Red Bull team principal Christian Horner has revealed that he spoke with Sir Lewis Hamilton about joining the team during their period of impenetrable dominance between 2010 and 2013, but concedes that the move would have made little sense.
After winning the championship in 2008 with McLaren, Hamilton would claim 12 more until the end of the 2012 season, failing to make a championship materialise as Red Bull emerged.
Sebastian Vettel claimed four world titles on the bounce during that time alongside Mark Webber and, although Horner considered employing the 37-year-old to replace the Australian, he affirms that having two bona fide word champions at the team might have been detrimental.
“Lewis and I have had a couple of conversations over the years,” he told the Daily Mail.
“From 2010 to 2013, he was very keen to come and drive for Red Bull. We had Sebastian at that time and to have had two alpha drivers wouldn’t have made sense.”
The Woking side took seven wins between Hamilton and teammate Jenson Button in 2012 and appeared the fastest team after the opening three rounds of the year after which they led the Constructors’ Standings.
Horner was acutely aware that the now seven-time world champion was a threat, and as a result he tried to convince the late Niki Lauda to take him on at Mercedes to remove him from the equation. Little did he know of course that the Brackley squad would go on to become one of the greatest superpowers in the history of the sport.
“Niki Lauda was at Mercedes and was very keen to take Lewis and I remember encouraging him to take him,” he added.
“We were fighting McLaren and in 2012, they had the fastest car and we felt that Lewis in a McLaren would be more of a threat than in a Mercedes.
“I encouraged Niki to spend the money as Lewis was wavering a little bit. It would be fair to say that backfired on me.”
Max Verstappen claimed his first-ever world title last season after a remarkable year competing with Hamilton, and he has been rewarded with a new contract that keeps him at Milton Keynes until the end of 2028 in a deal that is reportedly worth $250 million.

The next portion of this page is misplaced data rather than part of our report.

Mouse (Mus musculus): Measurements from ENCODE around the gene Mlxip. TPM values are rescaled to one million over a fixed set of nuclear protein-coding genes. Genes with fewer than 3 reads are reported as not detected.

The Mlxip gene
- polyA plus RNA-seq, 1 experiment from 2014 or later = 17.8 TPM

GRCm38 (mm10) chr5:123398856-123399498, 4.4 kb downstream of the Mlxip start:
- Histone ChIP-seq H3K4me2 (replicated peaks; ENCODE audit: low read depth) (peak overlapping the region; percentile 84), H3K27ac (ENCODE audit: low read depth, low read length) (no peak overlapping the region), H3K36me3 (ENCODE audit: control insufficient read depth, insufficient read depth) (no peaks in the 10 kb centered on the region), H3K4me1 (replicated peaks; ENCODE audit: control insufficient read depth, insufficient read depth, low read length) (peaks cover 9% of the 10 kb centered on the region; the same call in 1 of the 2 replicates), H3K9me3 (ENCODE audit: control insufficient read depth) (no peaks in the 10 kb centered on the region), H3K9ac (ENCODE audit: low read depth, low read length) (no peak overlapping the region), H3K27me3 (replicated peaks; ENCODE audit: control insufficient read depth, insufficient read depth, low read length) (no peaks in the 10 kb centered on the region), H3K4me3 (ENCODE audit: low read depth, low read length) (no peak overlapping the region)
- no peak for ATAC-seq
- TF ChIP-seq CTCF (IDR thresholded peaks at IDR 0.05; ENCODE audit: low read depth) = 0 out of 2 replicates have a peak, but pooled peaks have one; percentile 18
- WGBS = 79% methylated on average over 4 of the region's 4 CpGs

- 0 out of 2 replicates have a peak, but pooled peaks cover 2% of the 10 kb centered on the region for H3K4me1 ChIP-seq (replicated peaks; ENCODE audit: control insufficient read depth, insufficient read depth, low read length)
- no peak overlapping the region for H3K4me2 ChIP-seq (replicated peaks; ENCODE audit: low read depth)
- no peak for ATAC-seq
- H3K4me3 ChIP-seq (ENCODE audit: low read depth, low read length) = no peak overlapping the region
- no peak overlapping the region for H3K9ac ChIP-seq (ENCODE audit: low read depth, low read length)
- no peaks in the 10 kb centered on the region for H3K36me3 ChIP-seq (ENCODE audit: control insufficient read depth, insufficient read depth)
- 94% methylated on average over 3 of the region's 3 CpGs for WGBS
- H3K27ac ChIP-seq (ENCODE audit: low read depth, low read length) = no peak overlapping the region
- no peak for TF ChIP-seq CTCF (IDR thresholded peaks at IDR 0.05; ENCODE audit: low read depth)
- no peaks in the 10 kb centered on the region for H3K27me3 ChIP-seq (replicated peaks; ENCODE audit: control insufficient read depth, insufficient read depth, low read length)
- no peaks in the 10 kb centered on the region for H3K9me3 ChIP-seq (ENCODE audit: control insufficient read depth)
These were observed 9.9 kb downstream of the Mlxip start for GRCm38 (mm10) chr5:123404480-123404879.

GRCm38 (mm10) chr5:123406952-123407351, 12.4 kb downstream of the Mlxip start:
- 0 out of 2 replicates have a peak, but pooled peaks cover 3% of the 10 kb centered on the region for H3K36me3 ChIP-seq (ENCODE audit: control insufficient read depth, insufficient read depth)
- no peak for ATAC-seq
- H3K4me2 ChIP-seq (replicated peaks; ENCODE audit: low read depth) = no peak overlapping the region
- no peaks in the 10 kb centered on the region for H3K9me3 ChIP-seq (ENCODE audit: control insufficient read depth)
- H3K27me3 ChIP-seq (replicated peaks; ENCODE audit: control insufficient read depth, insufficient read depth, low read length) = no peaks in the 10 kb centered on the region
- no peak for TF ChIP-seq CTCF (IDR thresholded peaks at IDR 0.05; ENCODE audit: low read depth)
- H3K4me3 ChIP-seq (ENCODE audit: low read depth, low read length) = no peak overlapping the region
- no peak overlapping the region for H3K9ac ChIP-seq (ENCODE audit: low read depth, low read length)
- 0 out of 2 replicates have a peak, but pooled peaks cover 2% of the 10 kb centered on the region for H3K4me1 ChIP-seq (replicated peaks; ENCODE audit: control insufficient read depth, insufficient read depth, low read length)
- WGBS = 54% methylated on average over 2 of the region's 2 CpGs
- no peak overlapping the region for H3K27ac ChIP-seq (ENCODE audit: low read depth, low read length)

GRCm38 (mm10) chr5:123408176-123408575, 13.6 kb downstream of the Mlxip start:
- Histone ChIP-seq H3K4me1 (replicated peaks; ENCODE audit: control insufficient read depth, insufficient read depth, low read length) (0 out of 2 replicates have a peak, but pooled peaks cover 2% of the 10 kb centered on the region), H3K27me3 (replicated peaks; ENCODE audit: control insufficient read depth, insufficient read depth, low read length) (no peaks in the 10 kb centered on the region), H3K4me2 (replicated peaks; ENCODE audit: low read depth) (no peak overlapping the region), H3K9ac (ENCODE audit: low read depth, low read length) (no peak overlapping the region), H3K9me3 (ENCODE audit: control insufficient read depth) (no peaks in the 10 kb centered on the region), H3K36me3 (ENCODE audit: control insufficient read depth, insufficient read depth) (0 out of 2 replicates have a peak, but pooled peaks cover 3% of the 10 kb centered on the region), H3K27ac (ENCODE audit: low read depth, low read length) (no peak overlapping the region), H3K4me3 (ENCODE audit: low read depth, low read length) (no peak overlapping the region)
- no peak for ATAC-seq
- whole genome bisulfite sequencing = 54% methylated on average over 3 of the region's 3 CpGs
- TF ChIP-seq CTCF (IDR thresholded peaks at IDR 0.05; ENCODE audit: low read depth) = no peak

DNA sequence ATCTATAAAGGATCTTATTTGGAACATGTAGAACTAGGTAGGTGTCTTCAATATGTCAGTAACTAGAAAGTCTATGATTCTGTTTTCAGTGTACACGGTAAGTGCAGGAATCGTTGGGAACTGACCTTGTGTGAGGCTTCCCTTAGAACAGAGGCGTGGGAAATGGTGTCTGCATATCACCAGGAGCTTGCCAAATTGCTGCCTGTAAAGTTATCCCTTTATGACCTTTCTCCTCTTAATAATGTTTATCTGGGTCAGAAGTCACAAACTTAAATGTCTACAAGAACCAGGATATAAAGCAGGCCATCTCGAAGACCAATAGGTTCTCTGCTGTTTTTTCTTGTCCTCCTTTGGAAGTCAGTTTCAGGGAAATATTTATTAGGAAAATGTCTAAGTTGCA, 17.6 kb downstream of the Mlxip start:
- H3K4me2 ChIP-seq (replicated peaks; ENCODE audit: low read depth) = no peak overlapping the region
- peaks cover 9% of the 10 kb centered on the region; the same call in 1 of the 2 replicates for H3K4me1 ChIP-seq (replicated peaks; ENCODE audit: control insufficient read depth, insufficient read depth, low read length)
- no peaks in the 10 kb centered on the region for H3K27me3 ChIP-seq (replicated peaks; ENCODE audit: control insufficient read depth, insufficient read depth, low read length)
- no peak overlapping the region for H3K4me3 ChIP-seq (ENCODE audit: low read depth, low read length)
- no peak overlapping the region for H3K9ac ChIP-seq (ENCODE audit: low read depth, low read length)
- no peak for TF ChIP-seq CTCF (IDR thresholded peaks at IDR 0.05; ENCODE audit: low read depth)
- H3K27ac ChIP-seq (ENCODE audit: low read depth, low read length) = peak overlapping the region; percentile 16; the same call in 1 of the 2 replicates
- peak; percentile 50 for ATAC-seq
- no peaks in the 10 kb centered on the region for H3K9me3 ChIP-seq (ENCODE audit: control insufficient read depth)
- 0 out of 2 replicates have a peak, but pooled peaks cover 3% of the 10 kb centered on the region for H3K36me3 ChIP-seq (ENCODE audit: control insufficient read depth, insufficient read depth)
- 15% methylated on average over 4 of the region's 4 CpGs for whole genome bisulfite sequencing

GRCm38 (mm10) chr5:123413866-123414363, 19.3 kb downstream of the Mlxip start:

Having recently labelled him the “best driver on the grid,” the 48-year-old reinforces that the retaining the Dutchman is huge for the team.
“We have huge confidence in Max, otherwise we would never have committed to that time scale,” he explained.
“To go to 2028 is almost unheard of in this sport, to commit to a driver for that period of time. He is a massive asset to us.
“He strongly believes in the team and it is down to us to provide him with the tools to get the job done.”
The Briton is looking forward to seeing how Hamilton fairs against new partner George Russell, who has been signed from Williams to replace Valtteri Bottas.
“At some point, Lewis will slow down or he’ll stop and, of course, he is going to have a massive challenge with a very competitive young team-mate and hungry team-mate this year who is going to be one of the best drivers on the grid. George Russell is a phenomenal talent,” he said.
1978 world champion Mario Andretti testified several weeks ago that once a driver claims their first title, the pressure to win more is alleviated, and it therefore becomes less strenuous.
Horner agrees with this.
“In Max, at 24, we have looked to lock down what we believe will be the purple patch of his career,” he added.
“Having won this first world championship, it relieves an awful lot of pressure. That is in the bank now.
“It is on his CV. He will continue to grow now he has got that first one out of the way. We saw that with Sebastian Vettel.”
Verstappen will defend his title in the 2022 season that kicks off this weekend in Bahrain.